The Microsoft Surface Pro 6 teardown reveals nothing new over the Surface Pro 5 except the colour – black, an updated processor and the price!

GadgetGuy has one for review (results next week), but our impressions are that it is more of the same. No USB-C, no new features, just a little faster and more expensive. To be fair, the latter is in part caused by the recent 10% drop in the Aussie dollar.

iFixit, the teardown specialists comment:

The box said ‘6’, but we keep seeing ‘5’. The case is unchanged and noticeably absent is the ever-popular USB-C port that found its way onto the Surface Go. We even swapped a Pro 5 display to our Pro 6 teardown unit, and it worked like a charm.

Five years after the first Pro, and on the wings of the cool modular Studio rumours, we were hoping the Surface line had grown and matured. But alas, we found the same glued-shut (dare we say disposable?) 1/10 repairability score tablet we have seen for the past few years. No upgradability, no USB-C, a glued-in battery with a limited life—but hey, it comes in black.

So that is the Surface Pro 6 story. Same old, same old.

To be fair to Microsoft if you are on a good thing stick with it. The Surface series is about being ‘reference’ devices – to show what Windows can do with reference hardware. We think that after five years of good, solid, performance that its time for a change. Well, perhaps next year.

Microsoft is on record as not really caring that it does not sell squillions of these either although it does dominate the hybrid (tablet and detachable keyboard category). It wants Windows OEMs to ‘rise above the Surface” and present new and innovative features and form factors.

There is a lot of tech that goes into a tablet – miniaturisation affects heat management, battery life, acoustics, screen, stand – it is not as easy as building a laptop of x360 format.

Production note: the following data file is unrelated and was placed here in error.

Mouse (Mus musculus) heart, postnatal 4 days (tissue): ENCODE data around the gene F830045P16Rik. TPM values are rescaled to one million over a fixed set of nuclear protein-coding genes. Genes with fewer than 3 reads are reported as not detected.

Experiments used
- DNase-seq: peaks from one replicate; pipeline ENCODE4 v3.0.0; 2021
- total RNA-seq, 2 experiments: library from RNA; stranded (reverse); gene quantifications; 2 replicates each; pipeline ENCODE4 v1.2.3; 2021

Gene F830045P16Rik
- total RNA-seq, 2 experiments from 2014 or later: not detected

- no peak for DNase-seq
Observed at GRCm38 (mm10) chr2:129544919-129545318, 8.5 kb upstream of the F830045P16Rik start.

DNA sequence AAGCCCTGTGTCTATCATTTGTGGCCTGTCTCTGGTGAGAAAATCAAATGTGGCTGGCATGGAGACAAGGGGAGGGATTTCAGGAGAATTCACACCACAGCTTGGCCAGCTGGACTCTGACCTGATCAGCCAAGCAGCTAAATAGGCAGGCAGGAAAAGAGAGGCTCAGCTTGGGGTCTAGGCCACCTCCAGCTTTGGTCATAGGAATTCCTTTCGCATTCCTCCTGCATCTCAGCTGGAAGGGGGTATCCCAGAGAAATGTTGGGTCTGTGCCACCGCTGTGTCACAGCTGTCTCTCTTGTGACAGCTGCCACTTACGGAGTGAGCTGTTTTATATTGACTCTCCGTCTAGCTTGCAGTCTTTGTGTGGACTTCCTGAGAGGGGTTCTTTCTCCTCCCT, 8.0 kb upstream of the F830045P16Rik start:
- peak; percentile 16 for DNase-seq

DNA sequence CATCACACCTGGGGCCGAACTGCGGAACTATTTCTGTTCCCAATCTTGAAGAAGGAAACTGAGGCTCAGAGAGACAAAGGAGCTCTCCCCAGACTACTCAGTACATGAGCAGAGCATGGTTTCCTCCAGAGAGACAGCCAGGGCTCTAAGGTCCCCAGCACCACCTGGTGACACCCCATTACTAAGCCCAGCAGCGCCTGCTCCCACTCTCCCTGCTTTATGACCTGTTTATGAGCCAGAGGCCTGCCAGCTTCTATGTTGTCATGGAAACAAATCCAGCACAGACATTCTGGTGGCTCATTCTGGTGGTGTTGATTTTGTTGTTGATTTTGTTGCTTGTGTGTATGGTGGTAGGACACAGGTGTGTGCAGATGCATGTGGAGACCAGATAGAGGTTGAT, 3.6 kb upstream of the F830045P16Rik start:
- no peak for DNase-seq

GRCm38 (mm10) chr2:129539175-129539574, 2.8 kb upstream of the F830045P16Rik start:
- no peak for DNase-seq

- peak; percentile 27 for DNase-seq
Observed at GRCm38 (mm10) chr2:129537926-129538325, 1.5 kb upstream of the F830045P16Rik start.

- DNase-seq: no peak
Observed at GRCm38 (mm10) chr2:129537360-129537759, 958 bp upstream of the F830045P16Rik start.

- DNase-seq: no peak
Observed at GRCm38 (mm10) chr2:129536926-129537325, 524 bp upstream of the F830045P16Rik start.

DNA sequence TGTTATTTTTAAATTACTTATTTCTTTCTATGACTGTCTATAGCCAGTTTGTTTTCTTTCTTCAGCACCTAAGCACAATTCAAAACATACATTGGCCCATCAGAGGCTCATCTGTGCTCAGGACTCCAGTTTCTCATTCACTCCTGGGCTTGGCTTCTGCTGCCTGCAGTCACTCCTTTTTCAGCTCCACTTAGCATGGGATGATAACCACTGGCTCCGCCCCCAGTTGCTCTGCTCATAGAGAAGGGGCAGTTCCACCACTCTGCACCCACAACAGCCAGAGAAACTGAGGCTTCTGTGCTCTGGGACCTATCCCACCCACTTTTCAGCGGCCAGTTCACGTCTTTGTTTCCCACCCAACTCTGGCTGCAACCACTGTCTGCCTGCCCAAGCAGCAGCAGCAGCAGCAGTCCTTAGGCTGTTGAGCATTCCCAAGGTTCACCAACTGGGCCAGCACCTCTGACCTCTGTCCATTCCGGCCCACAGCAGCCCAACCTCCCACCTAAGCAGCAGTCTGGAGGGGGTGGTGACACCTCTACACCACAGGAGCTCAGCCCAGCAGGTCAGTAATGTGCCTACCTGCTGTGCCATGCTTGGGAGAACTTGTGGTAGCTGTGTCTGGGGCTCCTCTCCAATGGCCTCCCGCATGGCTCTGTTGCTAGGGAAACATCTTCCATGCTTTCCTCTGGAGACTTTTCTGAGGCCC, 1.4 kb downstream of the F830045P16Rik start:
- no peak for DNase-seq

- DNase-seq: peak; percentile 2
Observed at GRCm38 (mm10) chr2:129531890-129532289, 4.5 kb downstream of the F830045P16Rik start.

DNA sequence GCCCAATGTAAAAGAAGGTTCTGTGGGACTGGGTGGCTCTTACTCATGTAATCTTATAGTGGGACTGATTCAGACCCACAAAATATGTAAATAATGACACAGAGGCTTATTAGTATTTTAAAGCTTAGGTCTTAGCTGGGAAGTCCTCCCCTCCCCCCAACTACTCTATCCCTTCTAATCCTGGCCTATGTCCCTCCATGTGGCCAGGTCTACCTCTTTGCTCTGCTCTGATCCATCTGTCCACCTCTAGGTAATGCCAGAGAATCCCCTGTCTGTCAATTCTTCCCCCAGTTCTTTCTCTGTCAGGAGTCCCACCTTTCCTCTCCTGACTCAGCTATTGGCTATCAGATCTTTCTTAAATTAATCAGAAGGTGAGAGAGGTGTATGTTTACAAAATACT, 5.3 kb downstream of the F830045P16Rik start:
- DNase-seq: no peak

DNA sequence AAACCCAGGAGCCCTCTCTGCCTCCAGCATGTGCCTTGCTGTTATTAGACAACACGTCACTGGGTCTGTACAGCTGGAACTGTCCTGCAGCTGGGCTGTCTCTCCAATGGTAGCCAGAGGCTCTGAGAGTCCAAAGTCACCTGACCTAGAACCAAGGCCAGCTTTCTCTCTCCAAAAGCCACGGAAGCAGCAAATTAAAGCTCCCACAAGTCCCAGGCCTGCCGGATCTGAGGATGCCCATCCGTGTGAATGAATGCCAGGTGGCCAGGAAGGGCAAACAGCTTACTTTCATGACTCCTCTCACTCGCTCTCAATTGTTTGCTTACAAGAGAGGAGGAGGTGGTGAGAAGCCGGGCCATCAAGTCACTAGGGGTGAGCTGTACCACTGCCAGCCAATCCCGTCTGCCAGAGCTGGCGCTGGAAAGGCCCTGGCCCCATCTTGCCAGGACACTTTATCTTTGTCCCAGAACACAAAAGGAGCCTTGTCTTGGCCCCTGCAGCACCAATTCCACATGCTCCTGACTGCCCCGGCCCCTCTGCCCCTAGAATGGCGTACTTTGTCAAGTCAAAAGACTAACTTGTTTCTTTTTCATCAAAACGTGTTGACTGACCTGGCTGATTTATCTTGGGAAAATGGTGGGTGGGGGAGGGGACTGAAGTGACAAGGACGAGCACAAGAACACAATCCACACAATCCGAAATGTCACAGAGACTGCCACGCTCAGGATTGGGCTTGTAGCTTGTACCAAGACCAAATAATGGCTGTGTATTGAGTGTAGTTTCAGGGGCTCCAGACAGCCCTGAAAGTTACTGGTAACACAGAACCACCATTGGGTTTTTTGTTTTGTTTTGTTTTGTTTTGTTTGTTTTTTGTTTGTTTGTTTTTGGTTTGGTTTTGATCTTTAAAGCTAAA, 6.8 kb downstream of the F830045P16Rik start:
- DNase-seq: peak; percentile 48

But Acer Switch, Samsung Galaxy Book, HP Elitebook/Spectre/Envy x2, Lenovo MIIx, Dell Latitude and even the Microsoft Surface Book 2 are must consider alternatives. Remember they all run Windows, so it comes down to price, build, keyboard, CPU/GPU and screen.

You can read GadgetGuy’s take about Microsoft’s 2018 Surface range here.

Read on for Surface Pro 6 teardown highlights.

Website here

  • A new Intel 8th generation quad-core i5 or i7 and Intel UHD Graphics 620
  • 8 or 16GB ram
  • 128/256/512GB or 1TB PCIe NVMe SSD
  • 8MP rear camera and 5MP front Windows Hello camera
  • USB 3.0, microSD, Mini DisplayPort, SurfaceConnect, and 3.5 mm audio ports
  • Starts at A$1349 to $3,459 plus keyboard ($199.95 to $249.95) and pen ($139.95)

iFixit compared the Surface Pro 5 and Pro 6 – guess what it uses the same case with a fancy new Black finish option!

Surface Pro 6 teardown

The innards open by using heat and gentle prising to remove the screen from its hotmelt glue.

The screen is the same specification as the Surface Pro 5 – an LG, 12.3”, 2736 x 1824, 267ppi. In fact, iFixit rebuilt it with a Surface Pro 5 screen, and it worked just fine.

Heat management now uses graphite instead of copper heat pipes. I have never had heat issues with any Surface Pro and the 8th generation Core processors run cooler anyway.

 Regrettably, the Surface Pro 6 carries on the repair, or un-repairability tradition scoring 1-out-of-10. While that is not good, it is due to copious amounts of hot melt glue and almost everything inside being surface mounted. While batteries are replaceable, the path to get there is fraught with danger.

Surface Pro 6 teardown

iFixit comments: Microsoft Surface Pro 6 teardown

Alas, it’s just as un-upgradable and un-repairable as ever, and it doesn’t even get a USB-C port.